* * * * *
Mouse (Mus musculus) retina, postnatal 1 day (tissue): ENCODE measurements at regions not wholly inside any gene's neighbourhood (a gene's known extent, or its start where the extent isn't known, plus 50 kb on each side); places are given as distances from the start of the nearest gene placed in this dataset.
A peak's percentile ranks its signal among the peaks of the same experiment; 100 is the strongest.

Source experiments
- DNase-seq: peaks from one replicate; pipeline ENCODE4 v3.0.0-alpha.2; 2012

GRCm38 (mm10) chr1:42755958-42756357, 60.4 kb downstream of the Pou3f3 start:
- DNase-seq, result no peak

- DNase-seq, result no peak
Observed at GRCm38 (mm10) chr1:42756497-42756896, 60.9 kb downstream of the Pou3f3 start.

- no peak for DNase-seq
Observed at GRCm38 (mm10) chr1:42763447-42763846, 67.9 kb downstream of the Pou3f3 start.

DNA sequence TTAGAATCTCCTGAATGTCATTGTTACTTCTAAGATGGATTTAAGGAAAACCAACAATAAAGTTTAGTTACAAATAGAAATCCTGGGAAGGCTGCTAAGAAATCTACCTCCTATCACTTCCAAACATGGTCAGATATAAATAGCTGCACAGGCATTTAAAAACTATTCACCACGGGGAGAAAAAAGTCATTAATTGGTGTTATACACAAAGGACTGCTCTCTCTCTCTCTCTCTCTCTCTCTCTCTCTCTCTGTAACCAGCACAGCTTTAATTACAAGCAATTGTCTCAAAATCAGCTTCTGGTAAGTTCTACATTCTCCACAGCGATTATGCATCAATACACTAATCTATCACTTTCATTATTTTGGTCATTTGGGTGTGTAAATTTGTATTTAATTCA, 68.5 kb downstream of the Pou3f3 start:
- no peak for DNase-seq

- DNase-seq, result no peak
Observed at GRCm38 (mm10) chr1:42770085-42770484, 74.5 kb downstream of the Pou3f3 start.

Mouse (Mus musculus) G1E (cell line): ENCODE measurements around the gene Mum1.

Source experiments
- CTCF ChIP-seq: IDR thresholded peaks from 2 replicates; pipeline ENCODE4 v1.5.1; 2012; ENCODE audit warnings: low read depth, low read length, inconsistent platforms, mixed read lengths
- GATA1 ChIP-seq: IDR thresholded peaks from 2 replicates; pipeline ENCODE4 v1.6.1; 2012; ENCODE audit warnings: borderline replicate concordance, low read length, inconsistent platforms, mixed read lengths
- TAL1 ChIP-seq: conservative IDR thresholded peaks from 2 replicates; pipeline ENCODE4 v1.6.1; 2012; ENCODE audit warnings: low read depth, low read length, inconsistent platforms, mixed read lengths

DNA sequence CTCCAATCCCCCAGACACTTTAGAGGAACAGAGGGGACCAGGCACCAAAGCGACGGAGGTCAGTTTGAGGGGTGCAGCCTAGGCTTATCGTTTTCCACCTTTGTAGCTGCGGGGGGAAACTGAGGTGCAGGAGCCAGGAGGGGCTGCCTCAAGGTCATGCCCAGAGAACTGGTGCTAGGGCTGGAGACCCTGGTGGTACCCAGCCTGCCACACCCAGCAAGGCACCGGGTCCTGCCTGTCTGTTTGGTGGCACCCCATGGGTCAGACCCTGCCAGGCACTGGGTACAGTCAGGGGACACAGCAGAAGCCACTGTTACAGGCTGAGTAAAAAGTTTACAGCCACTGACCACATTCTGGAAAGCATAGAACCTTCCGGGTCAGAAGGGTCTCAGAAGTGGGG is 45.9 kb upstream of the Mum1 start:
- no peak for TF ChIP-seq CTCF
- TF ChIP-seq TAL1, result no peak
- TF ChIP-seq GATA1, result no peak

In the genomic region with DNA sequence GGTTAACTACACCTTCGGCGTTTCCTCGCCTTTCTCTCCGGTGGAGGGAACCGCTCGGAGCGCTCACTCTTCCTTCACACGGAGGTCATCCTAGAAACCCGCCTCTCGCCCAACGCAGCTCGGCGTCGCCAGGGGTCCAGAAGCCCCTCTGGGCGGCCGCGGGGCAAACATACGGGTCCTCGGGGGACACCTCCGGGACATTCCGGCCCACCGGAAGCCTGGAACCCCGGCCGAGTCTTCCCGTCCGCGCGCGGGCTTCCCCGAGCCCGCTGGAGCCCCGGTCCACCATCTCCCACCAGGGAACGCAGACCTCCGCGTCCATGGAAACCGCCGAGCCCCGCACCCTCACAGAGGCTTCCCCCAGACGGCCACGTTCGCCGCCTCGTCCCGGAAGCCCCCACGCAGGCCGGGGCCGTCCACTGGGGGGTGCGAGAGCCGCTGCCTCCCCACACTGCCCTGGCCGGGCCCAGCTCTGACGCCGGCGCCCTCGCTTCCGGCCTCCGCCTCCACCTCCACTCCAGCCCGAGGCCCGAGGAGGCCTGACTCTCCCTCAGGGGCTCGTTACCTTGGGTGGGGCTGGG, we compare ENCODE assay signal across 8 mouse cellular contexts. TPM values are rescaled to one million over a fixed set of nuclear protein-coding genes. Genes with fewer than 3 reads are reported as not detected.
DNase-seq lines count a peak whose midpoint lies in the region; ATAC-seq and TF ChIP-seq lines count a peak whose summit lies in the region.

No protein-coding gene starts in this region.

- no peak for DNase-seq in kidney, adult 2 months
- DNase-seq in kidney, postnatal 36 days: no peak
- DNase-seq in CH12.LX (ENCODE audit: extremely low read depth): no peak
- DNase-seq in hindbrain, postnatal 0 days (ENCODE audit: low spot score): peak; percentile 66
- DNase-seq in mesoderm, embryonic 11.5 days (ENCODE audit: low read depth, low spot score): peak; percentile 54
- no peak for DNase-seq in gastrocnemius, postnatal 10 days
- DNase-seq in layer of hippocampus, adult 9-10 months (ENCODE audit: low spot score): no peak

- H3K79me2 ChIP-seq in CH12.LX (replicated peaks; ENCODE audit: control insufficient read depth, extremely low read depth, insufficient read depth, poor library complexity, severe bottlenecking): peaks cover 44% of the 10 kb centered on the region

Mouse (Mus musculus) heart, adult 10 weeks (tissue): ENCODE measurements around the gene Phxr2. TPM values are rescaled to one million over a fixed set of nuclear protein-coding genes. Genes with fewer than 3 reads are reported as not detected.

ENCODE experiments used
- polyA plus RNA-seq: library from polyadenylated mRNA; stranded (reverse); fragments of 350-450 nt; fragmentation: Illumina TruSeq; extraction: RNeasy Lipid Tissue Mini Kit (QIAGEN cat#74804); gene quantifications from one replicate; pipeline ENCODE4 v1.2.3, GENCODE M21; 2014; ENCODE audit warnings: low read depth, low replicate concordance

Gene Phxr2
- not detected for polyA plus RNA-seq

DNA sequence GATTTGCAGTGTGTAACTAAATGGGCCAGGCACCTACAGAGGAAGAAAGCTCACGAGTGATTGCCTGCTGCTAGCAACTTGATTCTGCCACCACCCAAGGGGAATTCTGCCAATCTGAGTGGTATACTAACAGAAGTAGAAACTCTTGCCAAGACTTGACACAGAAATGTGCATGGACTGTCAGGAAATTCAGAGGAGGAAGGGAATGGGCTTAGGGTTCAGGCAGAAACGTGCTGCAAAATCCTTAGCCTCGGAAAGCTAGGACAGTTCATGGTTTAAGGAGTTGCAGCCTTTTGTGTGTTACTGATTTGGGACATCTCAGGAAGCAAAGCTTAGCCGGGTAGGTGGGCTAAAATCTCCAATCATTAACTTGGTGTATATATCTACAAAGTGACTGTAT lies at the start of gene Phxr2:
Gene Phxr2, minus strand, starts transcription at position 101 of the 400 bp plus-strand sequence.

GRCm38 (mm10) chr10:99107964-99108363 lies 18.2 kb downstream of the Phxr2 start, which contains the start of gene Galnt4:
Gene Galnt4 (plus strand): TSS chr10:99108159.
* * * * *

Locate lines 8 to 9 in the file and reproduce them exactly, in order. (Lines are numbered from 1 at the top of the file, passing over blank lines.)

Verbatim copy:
Observed at GRCm38 (mm10) chr1:42756497-42756896, 60.9 kb downstream of the Pou3f3 start.

- no peak for DNase-seq